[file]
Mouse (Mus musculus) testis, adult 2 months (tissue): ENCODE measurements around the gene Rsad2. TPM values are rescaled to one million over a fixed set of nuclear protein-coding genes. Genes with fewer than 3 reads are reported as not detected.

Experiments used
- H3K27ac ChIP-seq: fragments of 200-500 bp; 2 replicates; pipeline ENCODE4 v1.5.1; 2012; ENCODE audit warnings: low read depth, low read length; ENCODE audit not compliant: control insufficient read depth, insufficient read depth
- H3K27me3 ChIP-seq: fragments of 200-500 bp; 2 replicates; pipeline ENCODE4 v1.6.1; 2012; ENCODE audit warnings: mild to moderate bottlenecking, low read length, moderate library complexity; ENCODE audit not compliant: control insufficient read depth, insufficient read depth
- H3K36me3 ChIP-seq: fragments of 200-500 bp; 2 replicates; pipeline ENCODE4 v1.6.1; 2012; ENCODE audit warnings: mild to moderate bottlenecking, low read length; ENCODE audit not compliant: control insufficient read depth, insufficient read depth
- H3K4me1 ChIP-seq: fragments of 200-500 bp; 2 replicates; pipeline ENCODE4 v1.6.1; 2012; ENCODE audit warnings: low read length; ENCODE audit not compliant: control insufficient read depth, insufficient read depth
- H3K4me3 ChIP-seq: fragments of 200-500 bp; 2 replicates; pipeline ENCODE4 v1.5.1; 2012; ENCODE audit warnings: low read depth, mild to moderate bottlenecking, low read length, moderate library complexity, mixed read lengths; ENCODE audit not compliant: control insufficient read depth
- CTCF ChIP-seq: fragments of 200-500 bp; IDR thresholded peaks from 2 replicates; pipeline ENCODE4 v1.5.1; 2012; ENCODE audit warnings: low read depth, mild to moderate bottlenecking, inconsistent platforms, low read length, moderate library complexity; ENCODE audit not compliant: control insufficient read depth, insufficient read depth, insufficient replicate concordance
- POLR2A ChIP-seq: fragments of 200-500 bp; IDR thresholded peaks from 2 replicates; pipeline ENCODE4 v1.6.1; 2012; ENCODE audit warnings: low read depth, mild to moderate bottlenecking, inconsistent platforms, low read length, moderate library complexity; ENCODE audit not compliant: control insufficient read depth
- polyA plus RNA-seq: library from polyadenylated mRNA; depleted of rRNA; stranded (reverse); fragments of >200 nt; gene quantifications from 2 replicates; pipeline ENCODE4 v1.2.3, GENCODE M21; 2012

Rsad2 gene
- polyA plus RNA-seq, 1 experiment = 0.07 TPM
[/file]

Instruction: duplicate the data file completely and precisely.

Mouse (Mus musculus) testis, adult 2 months (tissue): ENCODE measurements around the gene Rsad2. TPM values are rescaled to one million over a fixed set of nuclear protein-coding genes. Genes with fewer than 3 reads are reported as not detected.

Experiments used
- H3K27ac ChIP-seq: fragments of 200-500 bp; 2 replicates; pipeline ENCODE4 v1.5.1; 2012; ENCODE audit warnings: low read depth, low read length; ENCODE audit not compliant: control insufficient read depth, insufficient read depth
- H3K27me3 ChIP-seq: fragments of 200-500 bp; 2 replicates; pipeline ENCODE4 v1.6.1; 2012; ENCODE audit warnings: mild to moderate bottlenecking, low read length, moderate library complexity; ENCODE audit not compliant: control insufficient read depth, insufficient read depth
- H3K36me3 ChIP-seq: fragments of 200-500 bp; 2 replicates; pipeline ENCODE4 v1.6.1; 2012; ENCODE audit warnings: mild to moderate bottlenecking, low read length; ENCODE audit not compliant: control insufficient read depth, insufficient read depth
- H3K4me1 ChIP-seq: fragments of 200-500 bp; 2 replicates; pipeline ENCODE4 v1.6.1; 2012; ENCODE audit warnings: low read length; ENCODE audit not compliant: control insufficient read depth, insufficient read depth
- H3K4me3 ChIP-seq: fragments of 200-500 bp; 2 replicates; pipeline ENCODE4 v1.5.1; 2012; ENCODE audit warnings: low read depth, mild to moderate bottlenecking, low read length, moderate library complexity, mixed read lengths; ENCODE audit not compliant: control insufficient read depth
- CTCF ChIP-seq: fragments of 200-500 bp; IDR thresholded peaks from 2 replicates; pipeline ENCODE4 v1.5.1; 2012; ENCODE audit warnings: low read depth, mild to moderate bottlenecking, inconsistent platforms, low read length, moderate library complexity; ENCODE audit not compliant: control insufficient read depth, insufficient read depth, insufficient replicate concordance
- POLR2A ChIP-seq: fragments of 200-500 bp; IDR thresholded peaks from 2 replicates; pipeline ENCODE4 v1.6.1; 2012; ENCODE audit warnings: low read depth, mild to moderate bottlenecking, inconsistent platforms, low read length, moderate library complexity; ENCODE audit not compliant: control insufficient read depth
- polyA plus RNA-seq: library from polyadenylated mRNA; depleted of rRNA; stranded (reverse); fragments of >200 nt; gene quantifications from 2 replicates; pipeline ENCODE4 v1.2.3, GENCODE M21; 2012

Rsad2 gene
- polyA plus RNA-seq, 1 experiment = 0.07 TPM